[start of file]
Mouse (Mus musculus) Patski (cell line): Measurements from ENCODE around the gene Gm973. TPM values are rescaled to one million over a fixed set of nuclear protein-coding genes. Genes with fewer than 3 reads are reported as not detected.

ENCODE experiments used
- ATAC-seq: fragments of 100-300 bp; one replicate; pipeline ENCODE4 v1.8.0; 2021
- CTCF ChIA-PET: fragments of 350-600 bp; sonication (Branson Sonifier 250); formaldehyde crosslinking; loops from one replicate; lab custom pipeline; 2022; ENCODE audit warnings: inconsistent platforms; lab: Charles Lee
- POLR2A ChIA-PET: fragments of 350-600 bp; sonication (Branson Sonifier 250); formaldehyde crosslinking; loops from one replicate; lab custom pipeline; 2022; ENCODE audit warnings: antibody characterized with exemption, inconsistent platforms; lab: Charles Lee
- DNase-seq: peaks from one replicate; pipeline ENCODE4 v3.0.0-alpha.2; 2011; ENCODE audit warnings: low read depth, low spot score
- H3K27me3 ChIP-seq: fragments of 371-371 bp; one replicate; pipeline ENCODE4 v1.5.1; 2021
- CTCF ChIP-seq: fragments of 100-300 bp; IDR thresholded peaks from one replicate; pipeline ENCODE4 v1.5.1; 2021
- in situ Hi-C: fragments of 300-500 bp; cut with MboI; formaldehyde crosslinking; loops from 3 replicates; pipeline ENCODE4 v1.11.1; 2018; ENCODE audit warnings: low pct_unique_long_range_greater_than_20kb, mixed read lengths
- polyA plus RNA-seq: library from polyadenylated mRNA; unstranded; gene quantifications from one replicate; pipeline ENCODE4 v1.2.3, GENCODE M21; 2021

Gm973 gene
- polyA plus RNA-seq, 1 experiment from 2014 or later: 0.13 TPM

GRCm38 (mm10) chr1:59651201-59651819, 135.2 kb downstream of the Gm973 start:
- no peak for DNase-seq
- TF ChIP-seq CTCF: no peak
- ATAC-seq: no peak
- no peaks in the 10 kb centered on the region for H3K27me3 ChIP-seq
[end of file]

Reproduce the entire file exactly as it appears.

Mouse (Mus musculus) Patski (cell line): Measurements from ENCODE around the gene Gm973. TPM values are rescaled to one million over a fixed set of nuclear protein-coding genes. Genes with fewer than 3 reads are reported as not detected.

ENCODE experiments used
- ATAC-seq: fragments of 100-300 bp; one replicate; pipeline ENCODE4 v1.8.0; 2021
- CTCF ChIA-PET: fragments of 350-600 bp; sonication (Branson Sonifier 250); formaldehyde crosslinking; loops from one replicate; lab custom pipeline; 2022; ENCODE audit warnings: inconsistent platforms; lab: Charles Lee
- POLR2A ChIA-PET: fragments of 350-600 bp; sonication (Branson Sonifier 250); formaldehyde crosslinking; loops from one replicate; lab custom pipeline; 2022; ENCODE audit warnings: antibody characterized with exemption, inconsistent platforms; lab: Charles Lee
- DNase-seq: peaks from one replicate; pipeline ENCODE4 v3.0.0-alpha.2; 2011; ENCODE audit warnings: low read depth, low spot score
- H3K27me3 ChIP-seq: fragments of 371-371 bp; one replicate; pipeline ENCODE4 v1.5.1; 2021
- CTCF ChIP-seq: fragments of 100-300 bp; IDR thresholded peaks from one replicate; pipeline ENCODE4 v1.5.1; 2021
- in situ Hi-C: fragments of 300-500 bp; cut with MboI; formaldehyde crosslinking; loops from 3 replicates; pipeline ENCODE4 v1.11.1; 2018; ENCODE audit warnings: low pct_unique_long_range_greater_than_20kb, mixed read lengths
- polyA plus RNA-seq: library from polyadenylated mRNA; unstranded; gene quantifications from one replicate; pipeline ENCODE4 v1.2.3, GENCODE M21; 2021

Gm973 gene
- polyA plus RNA-seq, 1 experiment from 2014 or later: 0.13 TPM

GRCm38 (mm10) chr1:59651201-59651819, 135.2 kb downstream of the Gm973 start:
- no peak for DNase-seq
- TF ChIP-seq CTCF: no peak
- ATAC-seq: no peak
- no peaks in the 10 kb centered on the region for H3K27me3 ChIP-seq